Optimal Provision of Public Goods: The Samuelson Rule
The Samuelson Rule: Diagramed Derivation
We now investigate the optimal provision of public goods. In the first best scenario, the government can control resource allocation freely and determine the optimal level of public goods. The necessary condition is called the Samuelson rule.
The Samuelson rule:
The marginal social benefit of public goods, which is given by the sum of each agent’s marginal benefit, should be equal to the marginal cost of public goods.
We can explain this rule with a two-person model. Each person has preferences for private goods x and public goods Y.
Each person’s utility U1 increases with the consumption of private goods xi and public goods Y. Production possibilities are given as the production frontier function,
denotes the feasibility condition of the private goods.
In Fig. 11.2a, the vertical axis denotes private goods x and the horizontal axis denotes public goods Y. We draw person 1’s indifference curve and production constraint AB. A movement from point B to the right means an expansion of public goods sacrifices private goods. Hence, the production frontier AB is downward sloping and convex to the origin. The slope of this production constraint curve corresponds to the marginal cost of public goods in terms of private goods. The slope of Person 1’s indifference curve means the marginal benefit of public goods of person 1 in terms of private goods.
Then, we fix person 1’s utility as UI and consider the associated indifference curve. With this constraint, the consumption possibility of person 2 may be drawn as curve CD, which is the vertical difference between AB and UI, as shown in Fig. 11.2b. Note that at a given level of public goods F, we have FI = x1 and HI = x2. When F changes, we may obtain curve CD as the locus of HI.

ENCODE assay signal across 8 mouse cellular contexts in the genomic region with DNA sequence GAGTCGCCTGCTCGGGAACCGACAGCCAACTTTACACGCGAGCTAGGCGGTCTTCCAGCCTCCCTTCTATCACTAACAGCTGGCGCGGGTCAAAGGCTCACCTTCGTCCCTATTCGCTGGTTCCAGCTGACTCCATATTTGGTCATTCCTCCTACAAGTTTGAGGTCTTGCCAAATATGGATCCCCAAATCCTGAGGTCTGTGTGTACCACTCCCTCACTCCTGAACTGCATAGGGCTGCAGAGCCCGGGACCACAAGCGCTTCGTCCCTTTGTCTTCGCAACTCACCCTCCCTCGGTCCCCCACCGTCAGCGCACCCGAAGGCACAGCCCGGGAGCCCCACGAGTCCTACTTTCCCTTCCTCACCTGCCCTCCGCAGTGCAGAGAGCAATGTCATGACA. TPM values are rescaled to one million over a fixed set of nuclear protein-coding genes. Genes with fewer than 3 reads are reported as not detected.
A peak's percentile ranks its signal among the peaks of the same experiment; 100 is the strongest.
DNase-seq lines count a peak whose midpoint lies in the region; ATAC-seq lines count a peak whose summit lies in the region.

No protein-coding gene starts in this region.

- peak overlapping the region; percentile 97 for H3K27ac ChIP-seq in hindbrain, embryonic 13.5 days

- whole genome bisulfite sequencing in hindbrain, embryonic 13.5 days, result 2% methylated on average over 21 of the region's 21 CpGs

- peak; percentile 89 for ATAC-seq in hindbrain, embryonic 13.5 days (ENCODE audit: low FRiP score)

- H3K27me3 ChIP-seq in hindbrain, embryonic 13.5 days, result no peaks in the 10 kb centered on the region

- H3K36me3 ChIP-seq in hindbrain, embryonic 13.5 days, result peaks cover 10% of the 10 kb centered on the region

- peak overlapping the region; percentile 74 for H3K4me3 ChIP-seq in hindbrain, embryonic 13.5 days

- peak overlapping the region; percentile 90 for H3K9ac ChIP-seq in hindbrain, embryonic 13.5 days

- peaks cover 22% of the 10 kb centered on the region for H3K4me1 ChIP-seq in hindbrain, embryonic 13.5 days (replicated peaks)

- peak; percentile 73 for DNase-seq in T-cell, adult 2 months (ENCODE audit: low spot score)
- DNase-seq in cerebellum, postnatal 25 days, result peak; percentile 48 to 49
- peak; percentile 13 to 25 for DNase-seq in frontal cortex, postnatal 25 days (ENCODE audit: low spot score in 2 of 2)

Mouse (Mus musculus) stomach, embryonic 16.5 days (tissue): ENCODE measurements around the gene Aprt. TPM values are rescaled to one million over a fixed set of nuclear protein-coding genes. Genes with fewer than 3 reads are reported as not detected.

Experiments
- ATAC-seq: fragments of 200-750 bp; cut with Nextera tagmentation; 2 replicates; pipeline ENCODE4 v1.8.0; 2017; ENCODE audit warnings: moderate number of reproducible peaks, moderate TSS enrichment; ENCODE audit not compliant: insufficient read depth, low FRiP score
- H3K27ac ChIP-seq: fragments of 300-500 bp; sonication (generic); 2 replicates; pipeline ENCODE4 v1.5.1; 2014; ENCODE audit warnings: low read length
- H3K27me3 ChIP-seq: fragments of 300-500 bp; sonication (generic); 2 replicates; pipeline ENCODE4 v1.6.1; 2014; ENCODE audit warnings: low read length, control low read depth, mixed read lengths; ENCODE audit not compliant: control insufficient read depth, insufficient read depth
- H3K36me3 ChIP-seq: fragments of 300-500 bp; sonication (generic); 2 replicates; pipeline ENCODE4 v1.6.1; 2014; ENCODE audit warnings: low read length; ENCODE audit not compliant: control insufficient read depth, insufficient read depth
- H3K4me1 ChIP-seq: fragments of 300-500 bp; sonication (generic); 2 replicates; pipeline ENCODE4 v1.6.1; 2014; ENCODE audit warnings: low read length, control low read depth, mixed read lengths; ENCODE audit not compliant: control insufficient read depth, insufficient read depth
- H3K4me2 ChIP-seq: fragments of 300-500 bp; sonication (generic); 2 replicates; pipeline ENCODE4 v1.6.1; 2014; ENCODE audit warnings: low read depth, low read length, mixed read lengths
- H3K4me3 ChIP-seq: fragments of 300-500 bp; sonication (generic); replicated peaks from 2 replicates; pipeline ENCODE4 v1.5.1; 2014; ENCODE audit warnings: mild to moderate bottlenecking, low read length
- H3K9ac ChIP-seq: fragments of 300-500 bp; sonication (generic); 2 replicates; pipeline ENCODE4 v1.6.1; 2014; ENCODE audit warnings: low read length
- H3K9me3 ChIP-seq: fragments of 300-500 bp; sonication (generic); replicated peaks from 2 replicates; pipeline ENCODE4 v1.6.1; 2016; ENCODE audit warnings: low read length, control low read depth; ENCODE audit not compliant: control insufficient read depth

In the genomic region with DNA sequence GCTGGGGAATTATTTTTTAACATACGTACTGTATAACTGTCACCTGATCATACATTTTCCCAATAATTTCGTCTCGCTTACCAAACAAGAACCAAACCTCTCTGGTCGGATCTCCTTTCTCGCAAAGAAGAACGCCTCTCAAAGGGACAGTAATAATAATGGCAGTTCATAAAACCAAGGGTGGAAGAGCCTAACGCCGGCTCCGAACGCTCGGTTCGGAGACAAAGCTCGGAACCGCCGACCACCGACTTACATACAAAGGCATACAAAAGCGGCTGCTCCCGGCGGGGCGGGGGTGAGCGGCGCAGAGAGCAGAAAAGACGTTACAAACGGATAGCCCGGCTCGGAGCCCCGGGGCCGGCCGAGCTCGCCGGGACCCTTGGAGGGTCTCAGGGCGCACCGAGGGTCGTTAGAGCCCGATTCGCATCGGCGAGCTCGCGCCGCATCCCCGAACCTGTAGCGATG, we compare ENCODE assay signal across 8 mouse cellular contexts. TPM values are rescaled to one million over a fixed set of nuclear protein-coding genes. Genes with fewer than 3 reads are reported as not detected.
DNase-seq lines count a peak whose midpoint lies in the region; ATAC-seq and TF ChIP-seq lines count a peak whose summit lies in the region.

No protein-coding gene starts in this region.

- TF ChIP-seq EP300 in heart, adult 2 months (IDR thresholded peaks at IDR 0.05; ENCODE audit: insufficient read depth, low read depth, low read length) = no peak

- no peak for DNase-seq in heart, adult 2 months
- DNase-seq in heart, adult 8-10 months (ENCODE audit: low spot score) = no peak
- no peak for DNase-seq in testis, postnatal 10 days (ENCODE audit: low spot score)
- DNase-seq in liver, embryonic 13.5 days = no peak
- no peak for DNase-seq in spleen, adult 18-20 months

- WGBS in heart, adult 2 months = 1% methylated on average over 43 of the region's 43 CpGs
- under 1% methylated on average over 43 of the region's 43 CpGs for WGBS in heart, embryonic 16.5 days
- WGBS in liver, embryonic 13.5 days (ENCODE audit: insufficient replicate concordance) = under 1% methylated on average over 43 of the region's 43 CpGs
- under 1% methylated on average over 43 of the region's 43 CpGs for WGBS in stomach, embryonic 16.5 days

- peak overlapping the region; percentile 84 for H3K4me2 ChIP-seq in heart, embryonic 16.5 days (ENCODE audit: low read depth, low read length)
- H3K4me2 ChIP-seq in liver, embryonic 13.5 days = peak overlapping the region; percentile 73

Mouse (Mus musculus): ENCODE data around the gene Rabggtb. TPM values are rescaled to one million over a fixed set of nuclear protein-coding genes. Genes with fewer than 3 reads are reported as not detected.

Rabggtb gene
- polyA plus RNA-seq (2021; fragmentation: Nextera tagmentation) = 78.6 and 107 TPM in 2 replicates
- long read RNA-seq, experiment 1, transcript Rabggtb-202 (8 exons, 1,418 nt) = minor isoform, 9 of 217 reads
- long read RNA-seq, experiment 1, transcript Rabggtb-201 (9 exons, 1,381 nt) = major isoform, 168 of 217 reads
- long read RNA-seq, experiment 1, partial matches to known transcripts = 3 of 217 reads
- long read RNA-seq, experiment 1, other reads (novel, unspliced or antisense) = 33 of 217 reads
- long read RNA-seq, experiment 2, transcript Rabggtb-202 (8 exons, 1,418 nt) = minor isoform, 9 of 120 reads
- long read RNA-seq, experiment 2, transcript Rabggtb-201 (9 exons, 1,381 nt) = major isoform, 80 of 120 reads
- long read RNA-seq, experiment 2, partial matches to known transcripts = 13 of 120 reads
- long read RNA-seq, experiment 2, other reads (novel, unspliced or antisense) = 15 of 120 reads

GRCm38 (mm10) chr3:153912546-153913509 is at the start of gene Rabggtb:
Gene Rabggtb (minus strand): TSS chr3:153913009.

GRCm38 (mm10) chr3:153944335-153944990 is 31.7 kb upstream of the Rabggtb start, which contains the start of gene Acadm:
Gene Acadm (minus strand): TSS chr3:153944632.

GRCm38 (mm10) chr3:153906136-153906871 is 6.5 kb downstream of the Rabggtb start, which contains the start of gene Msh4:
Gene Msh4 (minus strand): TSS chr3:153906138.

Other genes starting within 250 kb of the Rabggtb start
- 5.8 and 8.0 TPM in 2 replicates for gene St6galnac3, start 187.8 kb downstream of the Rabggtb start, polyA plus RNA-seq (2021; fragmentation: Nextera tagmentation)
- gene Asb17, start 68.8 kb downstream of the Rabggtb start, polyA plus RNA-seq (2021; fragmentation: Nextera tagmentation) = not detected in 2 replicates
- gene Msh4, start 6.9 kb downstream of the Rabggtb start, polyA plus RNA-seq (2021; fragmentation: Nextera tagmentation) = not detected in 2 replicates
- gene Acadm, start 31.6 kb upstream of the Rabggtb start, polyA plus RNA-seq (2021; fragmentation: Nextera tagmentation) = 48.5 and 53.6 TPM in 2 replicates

The Pareto optimum point, which is the condition of efficient allocation, maximizes person 2’ s utility subject to person 1’s fixed utility. The utility maximizing point of person 2 on curve CD is given by point E, where curve CD and person 2’s indifference curve UII are tangent. At this point, the slope of person
Fig. 11.2 Optimal provision of public goods. (a) person 1, (b) person 2
2’s indifference curve or person 2’s marginal rate of substitution, MRS2 (= UY/Ux2), is equal to the gap between the slope of the production curve or the marginal rate of transformation, MRT(= FY/FX), and the slope of person 1’s indifference curve, MRS1. Note that UY means the marginal utility of a public good, Uxi means the marginal utility of a private good for person i, FY means the marginal cost of the public good, and FX means the marginal cost of the private good. Namely, we have
This is the Samuelson rule (See Samuelson (1954)).
So far, we have assumed that the government can control resource allocation freely. In a competitive economy, if lump sum taxes are available, the government can attain the first best by realizing the Samuelson condition.